ATLANTA - Sarah O'Brien says getting sober four years ago, after a decade and a half of alcohol and substance abuse, allowed her to regain custody of her two girls, buy a home, and find a job she loves.
"It's a feeling inside, like I finally have peace," the 35-year-old from Hanover, Massachusetts, says.
But, the isolation and stress of the pandemic have tested that peace.
"I was working full-time from home, and I was doing online schooling with my daughters," O'Brien says. "All of these things were happening, and there was really no outlet."
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She remembers sitting up one night, after another long day alone, when her deep sense of isolation hit her.
"I was just sobbing," she says. "And, I thought to myself, 'I am not going to get through this.' I thought, 'I don't want to drink, I don't want to escape in that sense.' But, I felt as though my mental health was extremely at stake, and I knew if I didn't do something about it, the one thing I always did in past was return to the drink. That's kind of the moment when I had to start reaching out."
A poll early in the pandemic found women were drinking about 17% more.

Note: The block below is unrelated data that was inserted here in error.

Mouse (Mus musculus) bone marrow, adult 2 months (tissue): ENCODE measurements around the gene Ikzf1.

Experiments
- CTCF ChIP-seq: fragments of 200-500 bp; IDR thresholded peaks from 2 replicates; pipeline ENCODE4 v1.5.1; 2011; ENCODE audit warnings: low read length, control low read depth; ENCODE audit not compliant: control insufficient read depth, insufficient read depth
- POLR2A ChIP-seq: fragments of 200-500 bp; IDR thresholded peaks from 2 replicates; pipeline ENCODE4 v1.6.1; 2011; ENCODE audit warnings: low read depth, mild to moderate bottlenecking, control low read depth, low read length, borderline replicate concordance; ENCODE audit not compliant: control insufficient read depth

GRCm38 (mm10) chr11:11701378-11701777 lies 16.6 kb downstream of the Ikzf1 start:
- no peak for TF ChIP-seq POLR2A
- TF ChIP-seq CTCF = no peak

Another survey, conducted by the RAND Corporation, found women reported 41% more days of heavy drinking, defined as consuming 4 or more drinks within several hours, in the first few months of the pandemic.
Patrick Cronin, Director of Business Development at ARK Behavioral Health, which operates addiction treatment centers, says alcoholism thrives on isolation.
He knows this, he says, because he, too, is in long-term recovery.
"Alcoholism and drug addiction wants you at home, and it wants you to isolate," Cronin says. "So, you put yourself at home, either by yourself or with children. Either way, you're kind of confined, and that makes it difficult."
Cronin says ARK Rehabilitation has seen a jump in women seeking treatment for alcohol addiction.
"They're coming in much more severe shape," Cronin says. "I'm not saying when people come to treatment they're in the best of shape, but it's definitely gotten way worse, for alcohol specifically."
To find better ways of coping with her stress, Sarah O'Brien turned to Zoom, YouTube and apps to connect with her support community and learn how to meditate and practice yoga.
"I spoke to a lot of women that kept me grounded, when I was feeling down, when I was in a bad way, when I was kind of feeling as if I was stuck," she says.
O'Brien has maintained her recovery during the pandemic.
If you are drinking more, Patrick Cronin says, talk to someone you can trust, whether it is your doctor, a family member, or a friend in recovery.
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